When I dove into memory management and tried to optimize the different data structures that we use in the engine, I found that memory management is really important and makes a huge difference in performance. Then I discovered the String.h C library with many raw memory functions that would allow me to micro-manage the memory myself through a data structure. This would allow the CPU to more easily predict what part of the memory to cache when iterating over many elements in memory. Another benefit of managing raw byte offsets is that you can in a very trivial way make it threadsafe. That gave me more opportunities to thread the other systems in the engine easier.
It is a very trivial solution, ask the system for x bytes of memory and it will return a start address followed with enough space to cover the byte size you asked for. But you probably don't want to work in bytes, more so interact and store different data structures or native types. Every native
type or data structure has a byte size, ints are 4 bytes large, doubles are 8 bytes large and the list goes on.
Let's say you want to store 16 ints in the memory, each int is 4 bytes in size. To calculate the size of how much memory we need to allocate to store 16 ints we just need to take the number of items and multiply it with the size of the item. So in our case 16 * 4 which equals 64 bytes.
Then we ask the system for 64 bytes of memory and it will return a pointer that points to the start of this memory block.
Now we have a block of memory 64 bytes big, the memory is nulled or just garbage. The next step in the sequence is to allocate our individual elements. Then we need a way to keep track of where we currently are in the memory from the pointer that marks the start of our memory block. We can call this variable "Current byte offset". We also need a safeguard to make sure we don't exceed the bounds of the memory block, in our case we don't write more than 64 bytes.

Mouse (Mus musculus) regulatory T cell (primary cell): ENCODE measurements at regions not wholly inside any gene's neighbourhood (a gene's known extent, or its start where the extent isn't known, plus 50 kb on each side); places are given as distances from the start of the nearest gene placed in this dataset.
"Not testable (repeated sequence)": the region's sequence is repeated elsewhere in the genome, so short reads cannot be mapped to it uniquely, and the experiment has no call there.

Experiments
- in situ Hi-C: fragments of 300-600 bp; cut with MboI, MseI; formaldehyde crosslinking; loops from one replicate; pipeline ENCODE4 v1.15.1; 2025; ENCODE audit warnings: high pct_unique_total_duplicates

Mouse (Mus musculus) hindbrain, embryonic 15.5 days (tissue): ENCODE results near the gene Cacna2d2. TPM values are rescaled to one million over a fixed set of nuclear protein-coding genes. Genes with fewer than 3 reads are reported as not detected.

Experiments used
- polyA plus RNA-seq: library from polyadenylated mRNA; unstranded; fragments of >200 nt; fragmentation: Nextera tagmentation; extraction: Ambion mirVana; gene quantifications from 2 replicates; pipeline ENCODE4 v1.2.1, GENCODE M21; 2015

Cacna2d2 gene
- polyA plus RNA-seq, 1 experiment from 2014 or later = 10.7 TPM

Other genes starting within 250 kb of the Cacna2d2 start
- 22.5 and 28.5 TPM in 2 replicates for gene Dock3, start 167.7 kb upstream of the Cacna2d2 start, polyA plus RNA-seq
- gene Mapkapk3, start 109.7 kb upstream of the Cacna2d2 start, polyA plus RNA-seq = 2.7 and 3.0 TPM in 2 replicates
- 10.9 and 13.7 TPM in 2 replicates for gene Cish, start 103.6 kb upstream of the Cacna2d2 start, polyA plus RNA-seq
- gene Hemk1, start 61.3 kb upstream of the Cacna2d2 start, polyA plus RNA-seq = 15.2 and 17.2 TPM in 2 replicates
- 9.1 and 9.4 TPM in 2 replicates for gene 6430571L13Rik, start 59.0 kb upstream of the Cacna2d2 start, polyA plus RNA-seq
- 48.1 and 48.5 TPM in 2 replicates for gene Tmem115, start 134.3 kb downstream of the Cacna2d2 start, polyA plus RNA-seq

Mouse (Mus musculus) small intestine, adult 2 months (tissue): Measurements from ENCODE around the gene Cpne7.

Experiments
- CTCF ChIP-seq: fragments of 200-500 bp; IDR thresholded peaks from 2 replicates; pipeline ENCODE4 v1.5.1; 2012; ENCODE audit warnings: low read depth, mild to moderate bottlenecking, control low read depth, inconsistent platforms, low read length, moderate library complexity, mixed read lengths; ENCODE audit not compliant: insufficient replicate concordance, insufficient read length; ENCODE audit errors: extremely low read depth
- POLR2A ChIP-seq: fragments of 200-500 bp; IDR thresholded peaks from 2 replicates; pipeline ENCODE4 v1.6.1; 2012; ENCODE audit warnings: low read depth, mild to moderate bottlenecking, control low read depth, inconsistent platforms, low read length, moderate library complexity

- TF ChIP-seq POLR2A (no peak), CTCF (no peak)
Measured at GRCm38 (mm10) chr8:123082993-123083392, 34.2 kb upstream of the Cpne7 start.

This one is called "Max byte offset" and are equal to the start added with our total size (64 bytes). You can see an illustration of this in the image below this paragraph.
Creation Of An Element
We have all the pieces in place to start storing data in the memory block. The process of just adding an element into the memory block is very simple.
Step one, use the max size variable and check if the current element count + 1 is more or equal to the max size of the memory block. If it exceeds the max size return null or assert.
Step two, calculate the byte offset for the new element we want to store. You get the byte offset by multiplying the number of items currently stored in the memory block with the size of the element (in bytes).
Step three, call the overloaded "new" operator and in the function arguments, you want to tell it at which address it should allocate the element. Using the byte offset we calculated in step two we can just add it to our start pointer and use it as the argument for the "new" function.
As the last step, we just increment the element count by one and return the pointer to the element we just allocated in the memory block.
Removing Of An Element